What are some examples of real world Blockchain solutions IBM has developed for its clients?
IBM is very proud to be at the forefront of enterprise blockchain technology implementation and research with multiple live platforms in operation. When looking down the list of organisations, IBM has a pedigree of 500+ engagements across our 2000+ strong blockchain division. Examples of such include:
- IBM Food Trust (Walmart, Nestle, Carrefour, Albertsons, Golden State Foods, Dole, Driscoll's, Thomas Foods International, Drakes Supermarket and many others)
- TradeLens (Maersk, CMA CGM, MSC, Hapag-Lloyd among 175+ organisations and authorities)
- Lygon (founded by ANZ Bank, CBA, IBM, Scentre Group and Westpac)
The notion of industry and cross-industry standardisation is common throughout all of the above. Organisations have come together to drive process standardisation for the benefit of themselves and their customers with the end result leading to a more trusted and transparent operating environment.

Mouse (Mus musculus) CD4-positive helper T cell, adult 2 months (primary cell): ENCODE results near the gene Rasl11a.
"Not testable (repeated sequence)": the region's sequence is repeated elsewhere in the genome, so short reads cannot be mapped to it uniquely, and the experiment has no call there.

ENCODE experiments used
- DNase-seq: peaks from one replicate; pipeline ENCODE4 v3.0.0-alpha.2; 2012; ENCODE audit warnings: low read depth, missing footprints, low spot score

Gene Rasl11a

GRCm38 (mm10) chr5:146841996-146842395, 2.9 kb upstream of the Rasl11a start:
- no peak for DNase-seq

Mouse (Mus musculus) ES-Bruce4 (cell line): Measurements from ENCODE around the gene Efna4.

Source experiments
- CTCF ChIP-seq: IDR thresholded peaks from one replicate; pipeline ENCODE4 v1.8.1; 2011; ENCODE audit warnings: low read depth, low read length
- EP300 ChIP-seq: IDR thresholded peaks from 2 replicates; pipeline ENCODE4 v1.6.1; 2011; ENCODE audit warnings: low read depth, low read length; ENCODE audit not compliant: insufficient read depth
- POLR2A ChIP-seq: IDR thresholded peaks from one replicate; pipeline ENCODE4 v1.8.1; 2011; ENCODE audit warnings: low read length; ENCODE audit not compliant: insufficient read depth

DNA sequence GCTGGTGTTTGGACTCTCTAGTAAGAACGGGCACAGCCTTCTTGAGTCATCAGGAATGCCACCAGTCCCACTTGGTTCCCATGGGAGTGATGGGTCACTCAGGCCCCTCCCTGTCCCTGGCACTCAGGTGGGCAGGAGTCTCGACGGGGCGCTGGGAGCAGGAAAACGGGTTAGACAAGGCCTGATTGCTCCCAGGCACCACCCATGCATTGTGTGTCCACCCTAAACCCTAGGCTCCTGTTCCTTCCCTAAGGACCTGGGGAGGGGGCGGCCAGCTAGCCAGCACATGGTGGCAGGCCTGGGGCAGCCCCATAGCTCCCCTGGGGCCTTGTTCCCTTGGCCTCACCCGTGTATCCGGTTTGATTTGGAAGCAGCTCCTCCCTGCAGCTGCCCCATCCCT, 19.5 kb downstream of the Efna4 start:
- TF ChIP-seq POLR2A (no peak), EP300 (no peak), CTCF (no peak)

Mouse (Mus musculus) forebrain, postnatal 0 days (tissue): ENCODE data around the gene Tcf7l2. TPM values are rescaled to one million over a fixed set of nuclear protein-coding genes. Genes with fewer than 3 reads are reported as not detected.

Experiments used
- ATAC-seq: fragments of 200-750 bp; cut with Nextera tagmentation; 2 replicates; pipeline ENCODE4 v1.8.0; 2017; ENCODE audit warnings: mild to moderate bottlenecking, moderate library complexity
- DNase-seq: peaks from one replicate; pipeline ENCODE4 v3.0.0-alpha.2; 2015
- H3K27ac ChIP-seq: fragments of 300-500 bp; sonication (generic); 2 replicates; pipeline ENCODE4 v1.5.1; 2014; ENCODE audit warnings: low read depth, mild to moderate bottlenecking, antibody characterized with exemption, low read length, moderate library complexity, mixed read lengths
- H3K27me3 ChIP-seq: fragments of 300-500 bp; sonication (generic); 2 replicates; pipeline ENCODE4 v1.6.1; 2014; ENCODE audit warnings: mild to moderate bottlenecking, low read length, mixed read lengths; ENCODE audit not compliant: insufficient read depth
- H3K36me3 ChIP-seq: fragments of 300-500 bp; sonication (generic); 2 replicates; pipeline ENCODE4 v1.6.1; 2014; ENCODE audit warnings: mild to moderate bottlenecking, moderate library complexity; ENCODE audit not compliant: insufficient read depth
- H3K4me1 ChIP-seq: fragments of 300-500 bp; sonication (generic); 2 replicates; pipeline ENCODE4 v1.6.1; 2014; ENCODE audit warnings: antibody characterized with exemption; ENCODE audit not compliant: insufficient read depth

What about the potential for blockchain - what role do you see it playing in our lives in the future?
In the perfect world moving forward, the role of blockchain will be a background technology which offers the ability for users to transact in a trusted way within the digital world. Operating similarly to bitumen in a highway, blockchain should provide the certainty that the road below you won't ever slip, it will remain so seamless that it becomes just another road you drive on daily.
For those that understand the intricacies of the technology, how it operates and the changes it will bring, the possibilities are endless. So much of the world we operate within is based on physically identifiable trust via social constructs. Digitising these and bringing forward the pillar of community trust into the 21st century will substantially change how we live and engage with our peers.
Interested in learning more? RMIT Online offers a range of study options in Blockchain